Province finalizing deal with Microsoft for computer security updates

Teresa Wright
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Education Minister Alan McIsaac says many of the computers in P.E.I. schools are federal government castoffs.

The Prince Edward Island government is finalizing a deal with Microsoft for computer security while the province updates its government software.

That’s because it will take upwards of 24 months to completely convert all the province’s computers from Windows XP to Windows 7, says Finance Minister Wes Sheridan, whose department oversees Information Technology Shared Services (ITSS).

“There’s a lot of costs and time and resources put into it to get there,” Sheridan said.

On April 8, Microsoft will officially end technical support for its Windows XP operating system.

Computers that use Windows XP will continue to work after this date, but they will be open to security and malware risks since

the monthly security patch for XP will no longer be issued.

This poses a problem for the P.E.I. government, which has standardized all computers in every department and agency with Windows XP.

Even 800 brand new computers purchased for teachers last year that came pre-installed with Windows 7 were downgraded to Windows XP after ITSS determined it would be too unruly to manage and maintain two separate operating systems.

Then, as part of its fall capital budget, the P.E.I. government pledged $5 million to update the province’s computer operating systems.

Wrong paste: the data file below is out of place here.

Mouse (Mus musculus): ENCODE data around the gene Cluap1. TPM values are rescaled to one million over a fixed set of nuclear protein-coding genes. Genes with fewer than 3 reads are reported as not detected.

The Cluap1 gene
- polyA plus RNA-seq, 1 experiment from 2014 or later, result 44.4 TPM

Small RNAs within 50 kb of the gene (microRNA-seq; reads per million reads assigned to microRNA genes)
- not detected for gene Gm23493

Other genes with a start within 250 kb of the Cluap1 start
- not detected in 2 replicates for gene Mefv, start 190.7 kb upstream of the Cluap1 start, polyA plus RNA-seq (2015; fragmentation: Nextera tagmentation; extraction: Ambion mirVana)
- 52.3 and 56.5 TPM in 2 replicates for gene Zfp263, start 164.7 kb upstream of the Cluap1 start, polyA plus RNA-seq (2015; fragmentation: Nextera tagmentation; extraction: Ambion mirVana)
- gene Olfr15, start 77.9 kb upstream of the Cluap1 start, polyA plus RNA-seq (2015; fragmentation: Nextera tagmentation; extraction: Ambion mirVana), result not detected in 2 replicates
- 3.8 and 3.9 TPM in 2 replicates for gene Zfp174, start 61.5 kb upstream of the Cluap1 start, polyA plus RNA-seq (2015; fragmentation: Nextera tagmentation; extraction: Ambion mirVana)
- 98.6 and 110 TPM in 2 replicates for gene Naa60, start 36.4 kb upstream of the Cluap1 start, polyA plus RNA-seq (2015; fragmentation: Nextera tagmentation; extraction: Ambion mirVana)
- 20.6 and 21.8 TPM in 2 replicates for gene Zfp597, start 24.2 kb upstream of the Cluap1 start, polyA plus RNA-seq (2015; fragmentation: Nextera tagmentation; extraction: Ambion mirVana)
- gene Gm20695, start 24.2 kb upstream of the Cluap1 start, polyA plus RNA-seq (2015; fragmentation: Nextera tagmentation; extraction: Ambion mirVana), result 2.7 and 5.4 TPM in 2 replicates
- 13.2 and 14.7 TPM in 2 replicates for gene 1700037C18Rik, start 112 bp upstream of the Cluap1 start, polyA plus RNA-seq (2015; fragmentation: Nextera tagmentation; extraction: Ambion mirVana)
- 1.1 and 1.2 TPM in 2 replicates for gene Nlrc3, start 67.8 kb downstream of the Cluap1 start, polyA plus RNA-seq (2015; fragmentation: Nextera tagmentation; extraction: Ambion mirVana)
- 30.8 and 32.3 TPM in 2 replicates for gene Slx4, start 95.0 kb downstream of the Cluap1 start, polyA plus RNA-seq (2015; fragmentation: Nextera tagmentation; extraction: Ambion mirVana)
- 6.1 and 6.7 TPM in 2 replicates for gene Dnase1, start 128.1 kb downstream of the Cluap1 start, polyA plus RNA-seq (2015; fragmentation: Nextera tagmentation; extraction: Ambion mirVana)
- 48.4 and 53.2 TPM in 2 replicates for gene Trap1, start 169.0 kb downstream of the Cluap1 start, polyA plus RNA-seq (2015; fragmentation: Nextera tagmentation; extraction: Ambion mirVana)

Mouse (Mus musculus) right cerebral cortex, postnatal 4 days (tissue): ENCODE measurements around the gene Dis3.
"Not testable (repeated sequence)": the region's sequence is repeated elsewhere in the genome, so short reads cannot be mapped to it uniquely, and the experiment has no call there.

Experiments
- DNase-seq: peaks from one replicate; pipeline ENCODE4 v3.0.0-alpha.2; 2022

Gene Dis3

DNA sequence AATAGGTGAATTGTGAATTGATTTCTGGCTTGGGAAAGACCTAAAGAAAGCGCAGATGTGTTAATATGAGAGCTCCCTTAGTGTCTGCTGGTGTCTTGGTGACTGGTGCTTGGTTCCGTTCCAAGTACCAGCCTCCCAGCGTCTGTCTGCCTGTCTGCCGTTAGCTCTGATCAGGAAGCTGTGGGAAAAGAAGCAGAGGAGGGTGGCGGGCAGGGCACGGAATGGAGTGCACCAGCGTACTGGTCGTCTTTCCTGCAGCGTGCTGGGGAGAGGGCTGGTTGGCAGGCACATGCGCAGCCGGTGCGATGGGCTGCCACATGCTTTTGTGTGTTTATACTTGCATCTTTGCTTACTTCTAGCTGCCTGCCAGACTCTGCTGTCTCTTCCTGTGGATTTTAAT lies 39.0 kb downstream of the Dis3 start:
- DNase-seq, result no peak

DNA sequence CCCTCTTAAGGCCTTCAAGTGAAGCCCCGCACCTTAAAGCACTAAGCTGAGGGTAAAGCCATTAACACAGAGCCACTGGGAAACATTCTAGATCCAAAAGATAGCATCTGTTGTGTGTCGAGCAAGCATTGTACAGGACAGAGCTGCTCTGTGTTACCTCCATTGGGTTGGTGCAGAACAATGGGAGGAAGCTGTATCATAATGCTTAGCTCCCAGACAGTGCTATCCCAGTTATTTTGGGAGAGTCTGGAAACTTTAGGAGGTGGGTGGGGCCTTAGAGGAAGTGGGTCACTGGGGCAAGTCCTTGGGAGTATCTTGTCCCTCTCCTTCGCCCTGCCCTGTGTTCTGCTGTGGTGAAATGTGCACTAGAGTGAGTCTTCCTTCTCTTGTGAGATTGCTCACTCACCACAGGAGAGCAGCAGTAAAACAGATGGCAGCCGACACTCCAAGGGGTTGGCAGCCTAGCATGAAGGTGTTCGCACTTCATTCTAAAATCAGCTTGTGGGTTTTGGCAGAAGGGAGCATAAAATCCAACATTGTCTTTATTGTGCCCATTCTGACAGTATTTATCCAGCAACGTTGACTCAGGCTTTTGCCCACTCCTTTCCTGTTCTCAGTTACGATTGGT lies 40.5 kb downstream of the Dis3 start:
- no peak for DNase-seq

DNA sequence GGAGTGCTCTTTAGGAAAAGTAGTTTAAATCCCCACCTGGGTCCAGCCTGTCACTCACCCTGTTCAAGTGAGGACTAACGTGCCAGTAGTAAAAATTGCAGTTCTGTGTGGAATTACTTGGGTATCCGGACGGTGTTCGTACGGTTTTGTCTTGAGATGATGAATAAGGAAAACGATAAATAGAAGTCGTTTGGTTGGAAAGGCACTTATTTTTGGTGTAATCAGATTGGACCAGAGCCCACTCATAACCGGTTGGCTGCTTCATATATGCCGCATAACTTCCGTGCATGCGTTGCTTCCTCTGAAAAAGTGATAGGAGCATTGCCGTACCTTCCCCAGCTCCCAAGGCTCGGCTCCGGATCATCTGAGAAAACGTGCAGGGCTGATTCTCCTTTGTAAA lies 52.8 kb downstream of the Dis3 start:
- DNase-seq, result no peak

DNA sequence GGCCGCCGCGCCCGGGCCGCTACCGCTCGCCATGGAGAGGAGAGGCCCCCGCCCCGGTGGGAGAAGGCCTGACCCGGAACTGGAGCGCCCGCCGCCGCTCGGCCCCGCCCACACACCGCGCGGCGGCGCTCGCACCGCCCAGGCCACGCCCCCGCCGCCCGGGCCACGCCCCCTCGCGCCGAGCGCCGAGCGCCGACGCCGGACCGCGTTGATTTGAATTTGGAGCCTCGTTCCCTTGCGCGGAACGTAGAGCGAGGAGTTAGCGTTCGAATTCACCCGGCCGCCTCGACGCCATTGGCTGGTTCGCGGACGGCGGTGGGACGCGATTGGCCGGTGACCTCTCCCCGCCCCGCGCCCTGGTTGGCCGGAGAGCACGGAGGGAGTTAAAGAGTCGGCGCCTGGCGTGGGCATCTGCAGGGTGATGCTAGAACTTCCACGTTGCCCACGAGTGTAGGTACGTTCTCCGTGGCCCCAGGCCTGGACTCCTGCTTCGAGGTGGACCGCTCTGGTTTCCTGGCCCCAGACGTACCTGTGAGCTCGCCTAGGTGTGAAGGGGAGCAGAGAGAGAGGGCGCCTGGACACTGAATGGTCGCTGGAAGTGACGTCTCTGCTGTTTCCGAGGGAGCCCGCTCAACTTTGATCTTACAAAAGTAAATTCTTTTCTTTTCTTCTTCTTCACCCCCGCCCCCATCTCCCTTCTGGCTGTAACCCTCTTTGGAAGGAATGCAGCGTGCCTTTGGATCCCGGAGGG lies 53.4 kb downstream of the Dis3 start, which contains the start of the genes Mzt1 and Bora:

Due to the extended length of time this will take, Sheridan says Microsoft is entering into an agreement with the P.E.I. government to continue sending security patches during P.E.I.’s changeover.

“There’s a number of governments in the same boat that have had to find a way in which to make sure it’s still secure. They (Microsoft) are working with us on it,” Sheridan said.

“We’ve had very deep talks to ensure that we’re going to be safe and secure through the time period of all this transition. And we’ve been given that comfort.”

The province has faced criticism about the fact it is updating its computers to the older Windows 7 instead of the newest operating system available, Windows 8.

“Why are you replacing outdated and antiquated equipment with antiquated and outdated equipment?” Opposition education critic James Aylward asked Education Minister Alan McIsaac last November.

Many of the computers in P.E.I. schools are federal government castoffs. McIsaac said they are so old they’re not worth the investment of converting them to the newest available operating system.

“At present time we’re under the XP and we’re upgrading to Windows 7, and eventually we’ll go to Windows 8 as we go along,” McIsaac said in the legislature Nov. 29.

The entire project to convert to Windows 7 is approximately 24 months, with the majority of the work targeted to be complete in the first 16 months.

Organizations: Microsoft, Information Technology Shared Services